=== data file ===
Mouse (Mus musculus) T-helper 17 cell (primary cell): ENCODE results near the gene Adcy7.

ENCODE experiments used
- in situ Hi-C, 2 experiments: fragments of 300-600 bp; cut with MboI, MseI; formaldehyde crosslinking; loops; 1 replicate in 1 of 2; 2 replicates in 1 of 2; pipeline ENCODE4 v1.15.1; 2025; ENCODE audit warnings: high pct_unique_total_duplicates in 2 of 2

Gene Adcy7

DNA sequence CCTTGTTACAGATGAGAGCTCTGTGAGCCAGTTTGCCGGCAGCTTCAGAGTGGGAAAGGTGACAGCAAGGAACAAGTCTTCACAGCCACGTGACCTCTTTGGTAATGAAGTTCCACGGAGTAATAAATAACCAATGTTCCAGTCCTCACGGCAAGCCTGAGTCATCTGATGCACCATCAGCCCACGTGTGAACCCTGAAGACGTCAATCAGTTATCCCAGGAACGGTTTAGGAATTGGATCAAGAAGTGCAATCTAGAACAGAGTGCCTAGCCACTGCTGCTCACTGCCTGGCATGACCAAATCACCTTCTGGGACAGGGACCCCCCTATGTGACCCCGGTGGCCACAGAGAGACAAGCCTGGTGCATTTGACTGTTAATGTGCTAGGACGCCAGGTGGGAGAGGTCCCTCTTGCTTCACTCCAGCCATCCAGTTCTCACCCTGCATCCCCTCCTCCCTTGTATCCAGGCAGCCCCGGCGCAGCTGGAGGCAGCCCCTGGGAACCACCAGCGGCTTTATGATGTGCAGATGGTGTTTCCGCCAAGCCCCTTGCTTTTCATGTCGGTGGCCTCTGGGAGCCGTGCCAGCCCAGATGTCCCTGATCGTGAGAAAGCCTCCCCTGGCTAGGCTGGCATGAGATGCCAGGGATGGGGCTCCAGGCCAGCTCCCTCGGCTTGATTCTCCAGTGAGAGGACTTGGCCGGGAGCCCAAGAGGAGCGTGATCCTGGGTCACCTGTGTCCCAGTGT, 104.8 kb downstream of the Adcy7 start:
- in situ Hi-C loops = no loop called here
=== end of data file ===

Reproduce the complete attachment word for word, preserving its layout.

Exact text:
Mouse (Mus musculus) T-helper 17 cell (primary cell): ENCODE results near the gene Adcy7.

ENCODE experiments used
- in situ Hi-C, 2 experiments: fragments of 300-600 bp; cut with MboI, MseI; formaldehyde crosslinking; loops; 1 replicate in 1 of 2; 2 replicates in 1 of 2; pipeline ENCODE4 v1.15.1; 2025; ENCODE audit warnings: high pct_unique_total_duplicates in 2 of 2

Gene Adcy7

DNA sequence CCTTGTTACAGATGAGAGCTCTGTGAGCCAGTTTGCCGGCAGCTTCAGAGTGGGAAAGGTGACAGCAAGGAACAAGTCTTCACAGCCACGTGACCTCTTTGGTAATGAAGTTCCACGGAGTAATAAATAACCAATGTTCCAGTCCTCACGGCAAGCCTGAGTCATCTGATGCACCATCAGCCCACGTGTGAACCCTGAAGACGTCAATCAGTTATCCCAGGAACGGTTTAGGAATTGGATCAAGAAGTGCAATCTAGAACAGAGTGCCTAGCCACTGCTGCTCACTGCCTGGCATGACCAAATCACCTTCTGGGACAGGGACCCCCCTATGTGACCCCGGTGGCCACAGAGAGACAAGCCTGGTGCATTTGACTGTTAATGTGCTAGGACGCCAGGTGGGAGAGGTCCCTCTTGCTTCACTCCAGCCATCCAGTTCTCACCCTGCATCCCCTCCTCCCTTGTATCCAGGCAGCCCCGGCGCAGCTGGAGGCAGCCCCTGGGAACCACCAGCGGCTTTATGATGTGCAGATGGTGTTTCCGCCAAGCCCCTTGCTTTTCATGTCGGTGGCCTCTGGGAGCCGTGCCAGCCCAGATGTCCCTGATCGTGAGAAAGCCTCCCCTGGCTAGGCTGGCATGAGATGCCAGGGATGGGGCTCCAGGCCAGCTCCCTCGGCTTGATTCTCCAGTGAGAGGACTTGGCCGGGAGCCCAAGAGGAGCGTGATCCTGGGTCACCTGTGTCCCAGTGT, 104.8 kb downstream of the Adcy7 start:
- in situ Hi-C loops = no loop called here